Education and Training: Varies—see profile
Salary: Varies—see profile
Employment Outlook: Fair
Definition and Nature of the Work
Secretaries perform several office tasks within one job. They do word processing and data entry. They may take shorthand. Secretaries also file papers, answer telephones, schedule appointments, and handle mail for their employers. Secretaries are employed by business, professional, government, and nonprofit organizations.
The exact nature of the work varies widely from job to job. Secretaries in small firms may spend most of their time dealing with the mail and answering the phone. In a very small organization, one secretary may be responsible for all office functions.
In the past, every middle manager in a large corporation would have a secretary working for him or her. Office automation has eliminated many secretarial jobs. Managers now use e-mail to send and receive correspondences, and they get their phone messages through voice mail. There is less paper to file because so much information is stored on computers.
In most modern, automated offices, one secretary provides services for several managers. Those who work for only one or two managers are usually given additional responsibilities. They may be given tasks that formerly were done by administrators. The tasks vary with the type of office and the special skills of the secretary. A secretary to a human resources director might administer and score tests or check applicants' references. A secretary to an advertising manager might check copy for printing errors and layout. In some offices experienced secretaries are given the same responsibilities as administrative assistants.
Large organizations may have five or more levels of secretaries. Those at the top level are usually called executive secretaries. Those at the middle level may be called senior secretaries or administrative secretaries, but the titles vary from one organization to another. Secretary is sometimes an entry-level title. Inexperienced secretaries may start out by working in a group. Middle- or senior-level secretaries often teach newcomers how to use the company's computer equipment and programs. If the equipment changes, they may help to retrain other office workers.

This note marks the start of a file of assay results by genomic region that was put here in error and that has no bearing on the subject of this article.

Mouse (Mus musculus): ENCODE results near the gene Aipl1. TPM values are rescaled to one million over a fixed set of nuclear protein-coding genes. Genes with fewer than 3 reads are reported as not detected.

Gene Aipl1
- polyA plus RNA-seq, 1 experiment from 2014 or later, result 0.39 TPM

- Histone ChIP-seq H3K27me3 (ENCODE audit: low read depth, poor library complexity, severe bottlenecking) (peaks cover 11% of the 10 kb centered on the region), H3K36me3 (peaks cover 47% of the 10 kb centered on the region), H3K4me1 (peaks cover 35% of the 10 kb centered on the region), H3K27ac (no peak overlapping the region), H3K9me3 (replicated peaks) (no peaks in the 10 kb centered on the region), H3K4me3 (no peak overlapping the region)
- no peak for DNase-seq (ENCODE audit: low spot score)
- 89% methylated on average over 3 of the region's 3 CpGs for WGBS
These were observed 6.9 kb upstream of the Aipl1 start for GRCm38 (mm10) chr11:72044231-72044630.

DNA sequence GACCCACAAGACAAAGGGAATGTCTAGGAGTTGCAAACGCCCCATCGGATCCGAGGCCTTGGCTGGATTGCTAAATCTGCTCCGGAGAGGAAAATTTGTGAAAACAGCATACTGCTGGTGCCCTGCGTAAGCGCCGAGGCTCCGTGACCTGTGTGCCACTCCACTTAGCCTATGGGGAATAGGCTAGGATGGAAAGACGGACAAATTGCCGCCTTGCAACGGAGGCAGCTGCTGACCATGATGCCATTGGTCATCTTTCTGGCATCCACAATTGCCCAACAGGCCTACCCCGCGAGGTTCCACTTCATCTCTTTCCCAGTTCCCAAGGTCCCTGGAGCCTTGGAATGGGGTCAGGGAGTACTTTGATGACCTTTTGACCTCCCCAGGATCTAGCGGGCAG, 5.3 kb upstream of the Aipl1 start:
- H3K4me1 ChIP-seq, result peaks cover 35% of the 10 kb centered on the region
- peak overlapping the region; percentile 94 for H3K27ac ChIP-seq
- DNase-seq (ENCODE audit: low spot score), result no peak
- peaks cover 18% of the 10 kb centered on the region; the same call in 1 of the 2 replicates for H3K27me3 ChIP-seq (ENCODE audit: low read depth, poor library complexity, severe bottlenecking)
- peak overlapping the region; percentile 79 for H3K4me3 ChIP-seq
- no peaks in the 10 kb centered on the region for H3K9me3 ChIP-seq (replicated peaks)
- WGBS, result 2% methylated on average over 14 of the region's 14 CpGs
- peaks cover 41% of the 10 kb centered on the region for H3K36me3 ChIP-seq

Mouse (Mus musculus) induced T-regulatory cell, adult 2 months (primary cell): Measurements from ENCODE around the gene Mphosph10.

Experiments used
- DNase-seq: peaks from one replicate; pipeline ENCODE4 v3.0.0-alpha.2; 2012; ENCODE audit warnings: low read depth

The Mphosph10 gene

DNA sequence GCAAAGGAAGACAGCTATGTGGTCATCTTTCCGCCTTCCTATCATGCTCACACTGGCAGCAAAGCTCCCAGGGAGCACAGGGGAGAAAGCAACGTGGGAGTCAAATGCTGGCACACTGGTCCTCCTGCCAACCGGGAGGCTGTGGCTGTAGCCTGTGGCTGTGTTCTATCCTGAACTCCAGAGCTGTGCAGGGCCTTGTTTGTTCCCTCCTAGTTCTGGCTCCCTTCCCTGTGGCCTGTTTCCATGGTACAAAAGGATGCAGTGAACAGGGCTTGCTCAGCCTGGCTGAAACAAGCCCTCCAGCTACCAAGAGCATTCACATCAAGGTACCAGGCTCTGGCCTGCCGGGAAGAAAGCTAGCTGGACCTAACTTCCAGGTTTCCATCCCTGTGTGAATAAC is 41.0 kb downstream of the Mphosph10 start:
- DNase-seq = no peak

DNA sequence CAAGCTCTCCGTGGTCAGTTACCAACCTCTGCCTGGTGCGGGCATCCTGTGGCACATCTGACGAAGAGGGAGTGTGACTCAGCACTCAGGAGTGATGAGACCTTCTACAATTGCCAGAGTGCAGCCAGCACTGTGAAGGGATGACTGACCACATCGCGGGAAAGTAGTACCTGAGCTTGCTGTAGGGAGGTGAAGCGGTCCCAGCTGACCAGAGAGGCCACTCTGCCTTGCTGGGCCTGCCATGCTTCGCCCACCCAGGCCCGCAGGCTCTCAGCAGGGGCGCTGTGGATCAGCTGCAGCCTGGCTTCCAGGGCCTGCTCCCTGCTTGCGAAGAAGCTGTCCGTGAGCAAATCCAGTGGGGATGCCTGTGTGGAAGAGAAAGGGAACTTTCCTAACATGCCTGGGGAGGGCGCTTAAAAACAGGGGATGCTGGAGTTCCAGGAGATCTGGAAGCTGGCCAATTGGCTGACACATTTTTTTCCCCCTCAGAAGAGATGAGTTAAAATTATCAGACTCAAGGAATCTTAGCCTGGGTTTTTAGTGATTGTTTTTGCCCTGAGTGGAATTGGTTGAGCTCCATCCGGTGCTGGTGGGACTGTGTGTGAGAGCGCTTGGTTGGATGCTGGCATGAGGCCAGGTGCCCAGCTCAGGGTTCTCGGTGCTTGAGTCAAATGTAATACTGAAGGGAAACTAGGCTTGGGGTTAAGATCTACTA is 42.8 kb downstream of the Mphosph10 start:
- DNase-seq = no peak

In any office, experienced secretaries may be given a great deal of responsibility. They may order supplies, schedule meetings, handle petty cash, and make travel arrangements. Some secretaries perform supervisory duties or act as office managers.
Many secretaries specialize in one type of office work. For instance, legal secretaries are familiar with the terms and procedures used by lawyers. Medical secretaries work in doctors' offices, hospitals, and other places where a knowledge of medical terms is essential. Bilingual secretaries work for the government and for other organizations that maintain contact and exchange letters with offices abroad.
Education and Training Requirements
Secretaries generally must have a high school education. Many employers prefer to hire graduates of administrative support schools. Business executives may prefer applicants with a liberal arts degree and secretarial training. Typing or word processing skills of at least sixty-five words per minute are often required for jobs in big cities. Shorthand skills are no longer needed for many secretarial jobs. A basic knowledge of computers is increasingly required. Employers usually provide training for their particular equipment and programs. Communication skills are also valuable on the job.
Getting the Job
A high school or business school placement office may help a graduating student to find a secretarial job. Interested individuals can contact companies directly or check the classified ads in their local newspapers. They can also check for jobs on the Internet. If candidates are interested in a government job, they should arrange to take the necessary civil service exam. State and private employment agencies may find suitable openings for prospective secretaries.